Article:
Front Plate Inside Carving
Rough carving the inside of the Front plate
As I said in the post regarding tools, I built the little curved-sole scrub-plane with the specific intent of using it to carve out the inside of the Sitka Spruce front plate for this Five-string Double Bass.
As the depth approached the correct value, I began switching over to the palm plane, there in the foreground. But as it turned out, I actually had a long way to go before I was anywhere near too thin.
I used the bass caliper to register thicknesses all over the plate, and then began carving “dots” at each location, to the desired thickness.
As I found (or created) spots that were at the correct thickness, I wrote in the thickness, and highlighted them in yellow, to warn myself against going any deeper. Eventually, I had mapped out the entire plate at least approximately according to this diagram from Peter Chandler’s book “So you want to build a Double Bass”:
He had derived these measurements from a fine old master bass by Domenico Busan, which conveniently happened to be disassembled for repairs and restoration. He said that he had subsequently used these values on all his basses, and it always worked well. (Sounds good to me!)
I kept carving until I had “dots” all over the plate.
Connecting the Dots
Then I began “Connecting the Dots”:
As I planed away the excess wood, the “dots” got smaller and smaller, and, in some areas disappeared. By that point I had switched over to the palm plane which is less aggressive and makes a smoother surface.
But eventually, it was pretty much all done, and time to cut out the f-holes. However, I decided to install the purfling first, and then cut out the f-holes.
I did not take pictures while this step was in progress: I just got going and pressed on until the job was finished, then took a few pictures. Sorry. I don’t always think about pictures.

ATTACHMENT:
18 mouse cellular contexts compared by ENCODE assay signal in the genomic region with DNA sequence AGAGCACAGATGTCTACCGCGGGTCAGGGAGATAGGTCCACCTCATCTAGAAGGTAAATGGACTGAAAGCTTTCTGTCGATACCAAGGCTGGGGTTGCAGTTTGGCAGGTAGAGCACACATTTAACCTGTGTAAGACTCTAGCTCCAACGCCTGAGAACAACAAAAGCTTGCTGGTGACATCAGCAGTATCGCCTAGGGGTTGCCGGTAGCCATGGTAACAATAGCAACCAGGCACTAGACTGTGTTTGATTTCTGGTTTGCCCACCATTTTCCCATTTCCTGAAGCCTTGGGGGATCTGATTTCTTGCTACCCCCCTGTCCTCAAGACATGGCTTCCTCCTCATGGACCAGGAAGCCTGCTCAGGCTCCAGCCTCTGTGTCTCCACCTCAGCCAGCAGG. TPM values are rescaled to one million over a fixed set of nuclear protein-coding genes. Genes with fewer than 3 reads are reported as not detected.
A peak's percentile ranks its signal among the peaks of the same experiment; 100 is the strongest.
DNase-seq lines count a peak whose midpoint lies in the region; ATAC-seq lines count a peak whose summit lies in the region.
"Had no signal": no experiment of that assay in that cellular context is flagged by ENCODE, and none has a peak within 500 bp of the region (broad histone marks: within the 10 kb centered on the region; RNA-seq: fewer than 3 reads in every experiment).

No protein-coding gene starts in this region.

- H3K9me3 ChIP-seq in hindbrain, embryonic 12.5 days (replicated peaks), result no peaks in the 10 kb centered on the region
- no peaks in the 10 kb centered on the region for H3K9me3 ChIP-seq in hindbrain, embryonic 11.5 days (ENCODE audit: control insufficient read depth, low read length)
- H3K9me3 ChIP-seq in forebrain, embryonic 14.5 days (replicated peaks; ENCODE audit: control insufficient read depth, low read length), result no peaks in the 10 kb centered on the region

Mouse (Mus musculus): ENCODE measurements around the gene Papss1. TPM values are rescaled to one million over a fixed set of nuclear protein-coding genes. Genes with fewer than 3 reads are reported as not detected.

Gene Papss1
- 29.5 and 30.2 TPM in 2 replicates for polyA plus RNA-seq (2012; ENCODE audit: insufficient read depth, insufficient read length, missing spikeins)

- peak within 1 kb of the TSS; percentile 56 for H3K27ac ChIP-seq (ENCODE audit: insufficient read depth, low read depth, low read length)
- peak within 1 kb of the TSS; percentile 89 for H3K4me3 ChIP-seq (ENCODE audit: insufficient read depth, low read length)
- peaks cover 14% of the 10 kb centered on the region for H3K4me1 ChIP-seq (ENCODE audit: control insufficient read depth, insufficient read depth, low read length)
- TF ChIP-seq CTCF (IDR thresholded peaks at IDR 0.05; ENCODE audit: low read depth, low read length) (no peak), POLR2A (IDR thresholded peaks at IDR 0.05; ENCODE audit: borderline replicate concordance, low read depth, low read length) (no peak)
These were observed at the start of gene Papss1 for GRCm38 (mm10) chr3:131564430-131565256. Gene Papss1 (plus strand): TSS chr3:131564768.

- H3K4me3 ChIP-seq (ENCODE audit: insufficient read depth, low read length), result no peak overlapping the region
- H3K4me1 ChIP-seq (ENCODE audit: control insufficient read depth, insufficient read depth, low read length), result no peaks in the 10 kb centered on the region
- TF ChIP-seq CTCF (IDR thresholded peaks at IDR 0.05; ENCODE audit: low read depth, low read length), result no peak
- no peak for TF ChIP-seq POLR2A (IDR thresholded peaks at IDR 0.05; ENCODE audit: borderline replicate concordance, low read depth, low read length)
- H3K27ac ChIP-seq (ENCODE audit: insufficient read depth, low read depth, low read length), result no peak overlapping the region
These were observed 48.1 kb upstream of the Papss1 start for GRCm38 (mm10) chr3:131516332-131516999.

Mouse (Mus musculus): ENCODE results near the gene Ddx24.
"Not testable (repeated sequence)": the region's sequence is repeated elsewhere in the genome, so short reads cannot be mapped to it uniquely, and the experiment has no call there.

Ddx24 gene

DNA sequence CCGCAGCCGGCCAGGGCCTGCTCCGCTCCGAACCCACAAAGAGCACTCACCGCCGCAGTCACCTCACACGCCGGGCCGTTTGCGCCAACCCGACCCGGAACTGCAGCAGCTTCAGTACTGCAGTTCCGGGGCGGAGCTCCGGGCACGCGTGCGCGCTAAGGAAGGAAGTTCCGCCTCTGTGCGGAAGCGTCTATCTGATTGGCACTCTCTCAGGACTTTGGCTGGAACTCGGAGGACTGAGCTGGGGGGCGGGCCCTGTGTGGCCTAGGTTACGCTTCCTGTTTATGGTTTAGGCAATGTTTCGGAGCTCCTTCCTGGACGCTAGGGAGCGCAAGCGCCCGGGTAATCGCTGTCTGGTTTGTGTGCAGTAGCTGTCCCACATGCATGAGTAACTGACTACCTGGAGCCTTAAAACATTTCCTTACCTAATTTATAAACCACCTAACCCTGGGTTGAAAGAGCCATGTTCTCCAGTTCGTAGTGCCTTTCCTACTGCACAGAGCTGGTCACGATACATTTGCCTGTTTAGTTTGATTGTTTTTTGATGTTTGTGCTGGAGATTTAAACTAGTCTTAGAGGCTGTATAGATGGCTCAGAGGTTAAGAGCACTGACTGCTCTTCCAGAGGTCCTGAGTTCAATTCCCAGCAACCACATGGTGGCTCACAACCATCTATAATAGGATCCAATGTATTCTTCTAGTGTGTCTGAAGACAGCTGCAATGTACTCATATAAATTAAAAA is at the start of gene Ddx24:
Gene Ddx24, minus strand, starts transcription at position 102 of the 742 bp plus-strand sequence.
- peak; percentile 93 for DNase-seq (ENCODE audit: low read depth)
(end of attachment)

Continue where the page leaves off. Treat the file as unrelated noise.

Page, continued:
I used this old purfling marker to trace my lines, then a thin-bladed knife to slice along the lines to make a slot…then picked out the waste wood and inlaid the purfling.
Cutting the F-holes
I used a coping saw to cut out the f-holes. It was slow and laborious but it worked, and there was little chance of any catastrophic errors. The result was two f-holes cut within a millimeter of the line and no errors. It is starting to look like a double bass!
I use a very thin paper gauze tape for chalk-fitting bass-bars.
The trick is to press the bar into the chalked tape, and “wiggle it” slightly, to pick up chalk on the high spots. then plane off just the chalked places and do it again, until all of the bass-bar comes up with chalk on it. That achieves a perfect fit. When the tape is finally removed, it takes all the chalk with it.
Then I warm the wood using a heat gun, apply a liberal coating of hot hide glue to both surfaces and clamp the bar in place. I leave it overnight to dry, just to make certain it will not pop back off (I have had it happen.)
The properly-installed bass-bar still has to be carved to the appropriate shape. I use planes to accomplish the carving.
Back Plate Vision
There is still a good deal to be done, before I can install the Front plate, so I am stopping there for the time being.
But I really wanted to get a foretaste of what the Big Leaf maple of the back is going to look like; so I planed the inside and outside of the back plate flat, just to have a look at it:
It is pretty stuff! I am really looking forward to seeing it completed.
Thanks for looking.